- US Airways: I am practically a US Airways cheerleader. Upgrades at Silver including companions?! I’m sold. The first time I flew as a US Airways silver, I was upgraded. The second round trip was vacation to Jamaica, where my companion was upgraded. This may be controversial, but I also like US Airways’ both-or-none approach to companion upgrades because it does not create any tough situations. I also like knowing whether my upgrades cleared days in advance. I pack my carry-on appropriately and can enjoy my time in the US Airways Club rather than hovering to see if I cleared.
Best Elite Program (Hotel) – Americas
- Hyatt Gold Passport – They know how to treat their customers! Best evidenced by the level of expectations parodied in this video.
- Hilton HHonors – I’ve never been a big Hilton fan, but with the Diamond Status I earned from spend off my AMEX Hilton Optima, I’ve come around. It’s not just the welcome amenities, upgrades, and access to the club lounge, the extra inventory availability has also been handy.
- Priority Club Rewards – this used to be my favorite. Royal Ambassador with Intercontinental was the best status around. Great upgrades, free mini bar (who doesn’t want an $8 orange juice first thing in the morning, free movie, what wasn’t to love! Until they’ve consistently scaled back benefits: “Oh, this doesn’t apply because you used a BOGO cert.” “Benefits do not apply to Friends & Family rates.” So if you can be assured that your benefits will actually apply to any given stay, it’s a great program.
Jeanne: You may be shocked to not see Starwoods on here after my post about being sad over losing my status. But I liked Starwood status because I stay there often–not because the status in itself is great.
- Hyatt–First of all, their base level is pretty generous (5 Hyatt points for every dollar spent) and Platinum is pretty easy to get with just five stays required. Every three stays as a Platinum (up until you hit Diamond) gets you something special. So you can feel as if you are earning mini milestones on the journey to Diamond. Then Diamond–Four suite upgrades a year, best rooms on check in, plus they will look after your giraffe. (If you are confused by this, see Keri’s link under her Hyatt commentary above.)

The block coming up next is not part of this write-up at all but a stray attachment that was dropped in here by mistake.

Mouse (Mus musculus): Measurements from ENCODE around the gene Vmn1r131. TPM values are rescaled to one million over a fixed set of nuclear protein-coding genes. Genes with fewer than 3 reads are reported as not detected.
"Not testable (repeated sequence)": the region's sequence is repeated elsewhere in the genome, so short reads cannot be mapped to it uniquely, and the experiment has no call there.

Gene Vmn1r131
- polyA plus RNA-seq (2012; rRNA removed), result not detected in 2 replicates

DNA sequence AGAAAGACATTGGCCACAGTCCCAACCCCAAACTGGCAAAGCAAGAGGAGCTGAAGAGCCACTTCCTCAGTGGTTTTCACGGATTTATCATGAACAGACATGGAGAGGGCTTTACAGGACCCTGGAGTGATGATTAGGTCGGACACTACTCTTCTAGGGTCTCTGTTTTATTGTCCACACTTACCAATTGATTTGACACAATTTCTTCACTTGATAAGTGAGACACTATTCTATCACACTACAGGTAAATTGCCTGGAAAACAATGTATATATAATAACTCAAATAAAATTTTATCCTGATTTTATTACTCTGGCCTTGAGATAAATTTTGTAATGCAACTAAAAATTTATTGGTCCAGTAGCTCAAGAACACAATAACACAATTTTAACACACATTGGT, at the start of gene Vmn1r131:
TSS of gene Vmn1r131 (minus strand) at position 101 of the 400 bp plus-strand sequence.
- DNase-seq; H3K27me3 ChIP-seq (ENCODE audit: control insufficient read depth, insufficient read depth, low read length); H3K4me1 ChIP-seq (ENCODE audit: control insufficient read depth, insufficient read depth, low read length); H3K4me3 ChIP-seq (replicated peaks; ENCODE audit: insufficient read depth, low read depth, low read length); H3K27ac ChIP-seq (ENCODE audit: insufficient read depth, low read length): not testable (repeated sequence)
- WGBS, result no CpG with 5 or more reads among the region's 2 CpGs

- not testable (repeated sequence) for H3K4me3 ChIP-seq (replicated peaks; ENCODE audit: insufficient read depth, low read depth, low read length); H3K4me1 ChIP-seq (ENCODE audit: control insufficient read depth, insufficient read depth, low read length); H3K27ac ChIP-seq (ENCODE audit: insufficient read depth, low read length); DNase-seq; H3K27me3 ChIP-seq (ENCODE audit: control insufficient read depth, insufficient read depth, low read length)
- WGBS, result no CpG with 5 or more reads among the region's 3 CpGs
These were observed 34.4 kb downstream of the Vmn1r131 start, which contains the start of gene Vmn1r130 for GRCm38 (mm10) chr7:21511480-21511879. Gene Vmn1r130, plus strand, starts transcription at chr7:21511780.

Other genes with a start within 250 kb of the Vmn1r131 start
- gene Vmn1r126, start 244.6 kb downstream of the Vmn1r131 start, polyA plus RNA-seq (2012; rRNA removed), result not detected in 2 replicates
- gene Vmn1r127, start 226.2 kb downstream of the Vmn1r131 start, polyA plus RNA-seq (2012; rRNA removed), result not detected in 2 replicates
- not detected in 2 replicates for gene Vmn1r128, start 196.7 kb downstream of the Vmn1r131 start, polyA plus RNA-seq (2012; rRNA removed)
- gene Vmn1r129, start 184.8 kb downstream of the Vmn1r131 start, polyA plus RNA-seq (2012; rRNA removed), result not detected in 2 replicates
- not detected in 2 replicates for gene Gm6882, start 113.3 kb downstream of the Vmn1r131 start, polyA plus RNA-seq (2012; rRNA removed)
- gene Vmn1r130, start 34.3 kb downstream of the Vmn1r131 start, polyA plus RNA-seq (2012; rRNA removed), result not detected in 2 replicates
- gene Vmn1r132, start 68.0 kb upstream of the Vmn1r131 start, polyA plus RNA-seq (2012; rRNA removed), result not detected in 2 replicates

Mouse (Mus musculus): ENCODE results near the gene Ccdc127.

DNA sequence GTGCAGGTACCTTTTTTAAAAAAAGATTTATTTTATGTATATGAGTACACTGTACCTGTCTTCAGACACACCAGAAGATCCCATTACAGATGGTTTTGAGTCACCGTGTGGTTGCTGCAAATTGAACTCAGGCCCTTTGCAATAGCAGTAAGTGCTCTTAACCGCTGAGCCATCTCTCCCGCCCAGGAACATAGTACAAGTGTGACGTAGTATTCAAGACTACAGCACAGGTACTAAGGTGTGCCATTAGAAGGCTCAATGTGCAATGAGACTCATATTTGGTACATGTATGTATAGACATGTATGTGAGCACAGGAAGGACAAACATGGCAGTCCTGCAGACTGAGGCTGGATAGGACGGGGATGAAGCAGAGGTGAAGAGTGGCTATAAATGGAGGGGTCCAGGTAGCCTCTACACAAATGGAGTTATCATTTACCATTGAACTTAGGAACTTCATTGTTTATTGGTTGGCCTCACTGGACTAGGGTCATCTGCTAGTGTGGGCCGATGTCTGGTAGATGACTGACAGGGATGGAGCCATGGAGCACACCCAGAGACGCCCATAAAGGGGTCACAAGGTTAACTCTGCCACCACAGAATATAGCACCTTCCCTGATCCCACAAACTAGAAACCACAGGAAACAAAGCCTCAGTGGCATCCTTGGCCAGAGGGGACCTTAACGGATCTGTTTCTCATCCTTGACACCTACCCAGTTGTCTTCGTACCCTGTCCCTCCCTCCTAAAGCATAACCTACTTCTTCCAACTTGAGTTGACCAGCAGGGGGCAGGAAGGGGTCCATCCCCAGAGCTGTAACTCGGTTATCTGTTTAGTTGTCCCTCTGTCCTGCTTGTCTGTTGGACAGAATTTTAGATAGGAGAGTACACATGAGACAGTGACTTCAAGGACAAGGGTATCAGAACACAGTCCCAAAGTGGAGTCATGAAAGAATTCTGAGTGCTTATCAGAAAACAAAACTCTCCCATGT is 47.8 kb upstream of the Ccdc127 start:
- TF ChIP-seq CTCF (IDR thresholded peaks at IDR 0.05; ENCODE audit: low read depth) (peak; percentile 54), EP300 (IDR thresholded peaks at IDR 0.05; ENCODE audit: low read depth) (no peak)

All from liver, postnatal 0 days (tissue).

- Hilton–Great amenities, lounge access, and generous upgrades. Ahhhh.
Best Loyalty Credit Card – Americas
- Starwood Preferred Guest American Express—My all time favorite. Low annual fee, redemptions start at 2,000 points (=$20 cashback) for properties you’d actually want to stay at, and you can transfer the points to an array of airlines for 1:1 or better.
- Chase Sapphire Preferred Card – A very close second! I most love the double points for dining and travel, including taxis and parking garages, AND the no-foreign-currency-transaction fee. With the variety of travel partners including both hotels and airlines, it gives the Starwood card a run for its money.
- American Express Membership Rewards — I don’t get as excited about this card, it has a higher annual fee and doesn’t have some of the redemption options as the other two, but it’s solid. 3x points on airfare is a plus and they often run point transfer bonuses that make a big difference if it happens in your timeline.
Jeanne: I have to admit, the Chase Sapphire is slowly overcoming the Starwood card in my mind. I’m falling in love.